Business ire at Brexit limbo

31 March 2019 - 08:12 By Agency Staff
A handout photograph released by the UK Parliament shows UK Prime Minister Theresa May in the House of Commons in London, the UK on March
A handout photograph released by the UK Parliament shows UK Prime Minister Theresa May in the House of Commons in London, the UK on March

For more than two years, the clock ran down towards March 29, the day Prime Minister Theresa May pledged Britain would leave the EU. As the drama rolls on, the costs mount from the Brexit day that wasn't.

May's deferral of the departure to at least April 12 came too late for companies that spent months assuming the crunch would arrive as scheduled. If London and Brussels delay further to avoid a chaotic no-deal split, some of the preparations could turn out to have been for naught.

Big businesses such as HSBC and GlaxoSmithKline are spending tens of millions of pounds on Brexit, but smaller companies are feeling the pinch too. Plastribution, a plastics wholesaler near Leicester, England, stockpiled inventory before March 29 and will now have to spend thousands of additional pounds on warehouse space as uncertainty over the departure date drags on.

"It really felt like it was a clear deadline, a line in the sand," said Mike Boswell, the company's managing director, adding that logistics providers are charging a premium for storage. "It's frustrating."

The state of limbo could prove still worse for businesses hoarding goods with a limited shelf life, which will now have to replenish those stockpiles, said Brian Connell, a supply chain consultant at KPMG. "All product has some sort of obsolescence, and everyone had been working up to the 29th."

Companies that hired extra staff to handle customs bureaucracy and signed contracts with a March 29 start date will be paying for their services even though Brexit hasn't occurred, said Ross Denton, a trade lawyer at Baker McKenzie LLP in London. "Those staff may not be twiddling their thumbs, but they won't be directly productive,'' he said.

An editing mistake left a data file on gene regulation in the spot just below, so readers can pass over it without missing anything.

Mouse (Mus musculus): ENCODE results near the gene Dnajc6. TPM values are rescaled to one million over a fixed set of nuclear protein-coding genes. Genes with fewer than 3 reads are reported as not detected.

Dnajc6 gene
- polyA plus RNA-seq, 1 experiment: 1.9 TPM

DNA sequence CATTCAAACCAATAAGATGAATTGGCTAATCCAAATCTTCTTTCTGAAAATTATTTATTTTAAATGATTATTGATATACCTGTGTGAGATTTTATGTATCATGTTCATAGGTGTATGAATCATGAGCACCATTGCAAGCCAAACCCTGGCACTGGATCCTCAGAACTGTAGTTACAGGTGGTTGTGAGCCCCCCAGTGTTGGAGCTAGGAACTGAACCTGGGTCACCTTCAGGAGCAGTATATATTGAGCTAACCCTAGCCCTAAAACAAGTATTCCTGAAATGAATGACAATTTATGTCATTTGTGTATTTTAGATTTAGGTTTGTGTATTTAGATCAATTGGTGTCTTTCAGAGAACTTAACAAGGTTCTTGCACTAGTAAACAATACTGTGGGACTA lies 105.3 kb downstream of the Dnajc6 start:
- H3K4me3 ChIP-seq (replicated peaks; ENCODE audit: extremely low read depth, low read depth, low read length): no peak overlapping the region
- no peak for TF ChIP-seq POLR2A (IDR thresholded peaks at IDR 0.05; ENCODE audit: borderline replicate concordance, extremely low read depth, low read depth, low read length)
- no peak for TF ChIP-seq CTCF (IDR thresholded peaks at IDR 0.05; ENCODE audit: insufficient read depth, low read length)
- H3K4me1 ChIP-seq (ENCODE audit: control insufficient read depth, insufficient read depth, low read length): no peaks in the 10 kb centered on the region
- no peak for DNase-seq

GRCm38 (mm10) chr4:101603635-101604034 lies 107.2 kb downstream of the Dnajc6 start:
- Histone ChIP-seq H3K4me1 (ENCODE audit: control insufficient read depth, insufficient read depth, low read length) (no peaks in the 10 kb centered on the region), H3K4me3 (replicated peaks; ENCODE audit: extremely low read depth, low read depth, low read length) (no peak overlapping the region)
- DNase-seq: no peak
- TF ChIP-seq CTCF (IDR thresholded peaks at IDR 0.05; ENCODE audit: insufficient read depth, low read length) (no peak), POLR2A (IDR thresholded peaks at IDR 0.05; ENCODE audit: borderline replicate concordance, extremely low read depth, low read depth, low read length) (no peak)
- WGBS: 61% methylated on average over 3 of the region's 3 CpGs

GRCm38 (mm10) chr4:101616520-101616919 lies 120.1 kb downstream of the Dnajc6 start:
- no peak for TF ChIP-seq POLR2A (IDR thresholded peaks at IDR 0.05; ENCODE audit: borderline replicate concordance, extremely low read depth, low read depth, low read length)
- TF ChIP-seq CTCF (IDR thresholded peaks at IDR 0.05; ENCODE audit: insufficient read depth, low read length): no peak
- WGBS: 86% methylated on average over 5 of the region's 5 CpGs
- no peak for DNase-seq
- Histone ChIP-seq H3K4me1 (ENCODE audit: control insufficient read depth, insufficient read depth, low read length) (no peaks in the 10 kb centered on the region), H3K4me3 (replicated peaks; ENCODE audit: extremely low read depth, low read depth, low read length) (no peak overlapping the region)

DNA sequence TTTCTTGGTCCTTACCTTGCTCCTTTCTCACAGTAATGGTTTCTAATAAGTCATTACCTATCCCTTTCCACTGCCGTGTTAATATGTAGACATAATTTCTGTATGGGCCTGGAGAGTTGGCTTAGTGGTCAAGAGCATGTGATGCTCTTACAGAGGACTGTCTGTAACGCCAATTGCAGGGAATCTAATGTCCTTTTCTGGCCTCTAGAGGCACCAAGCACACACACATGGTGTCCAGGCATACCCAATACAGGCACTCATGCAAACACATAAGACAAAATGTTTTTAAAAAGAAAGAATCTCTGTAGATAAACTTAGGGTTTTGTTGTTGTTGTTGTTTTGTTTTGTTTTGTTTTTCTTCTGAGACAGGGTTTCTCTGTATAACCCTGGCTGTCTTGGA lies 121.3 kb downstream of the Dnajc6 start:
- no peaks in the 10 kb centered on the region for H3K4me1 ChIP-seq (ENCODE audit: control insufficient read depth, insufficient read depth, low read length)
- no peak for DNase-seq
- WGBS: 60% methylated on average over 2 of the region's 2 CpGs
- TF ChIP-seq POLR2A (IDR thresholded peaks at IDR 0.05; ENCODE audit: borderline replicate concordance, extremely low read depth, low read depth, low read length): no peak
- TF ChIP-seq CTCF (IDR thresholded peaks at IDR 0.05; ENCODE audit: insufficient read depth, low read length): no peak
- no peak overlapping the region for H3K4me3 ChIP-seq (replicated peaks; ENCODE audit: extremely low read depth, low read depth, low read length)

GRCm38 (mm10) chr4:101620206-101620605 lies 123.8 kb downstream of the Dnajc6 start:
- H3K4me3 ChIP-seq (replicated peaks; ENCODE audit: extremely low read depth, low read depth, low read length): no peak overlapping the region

Carmakers Jaguar Land Rover Automotive, Honda Motor and BMW scheduled production shutdowns in April at their plants in the UK to coincide with any potential Brexit disruption around March 29.

"Planning has stalled, investment is handcuffed and growth has flatlined. The only question now is what happens next?" said Mike Cherry, national chair of the Federation of Small Businesses.

The government is running into costs, too. Extra sailings to bring vital goods such as medicines and human organs into the UK have begun, organised months ago to protect against disruption from a no-deal split.

Brittany Ferries, one of two operators providing the additional capacity, compared it to a cancelled wedding. "You've prepared for the big day, you've still got everything in place and you need to pay the suppliers for the work they've done,'' said Nigel Wonnacott, a spokesperson for the French company, which won a £46.6m (about R874m) government contract to do the work.

Britain had little choice but to prepare for Brexit, and the political impasse has increased the risk of a disruptive, no-deal departure from the EU. MPs rejected May's divorce deal on Friday for a third time, increasing the chance of a long delay, though a no-deal exit could still happen on April 12.

The overall mood after May's latest defeat is deepening despair. "The Brexit merry-go-round continues to spin, but the fun stopped a long time ago," said Edwin Morgan, interim director-general at the Institute of Directors business lobby.

"We are running out of words to express how sick business leaders are of being stuck in this spirit-sapping limbo."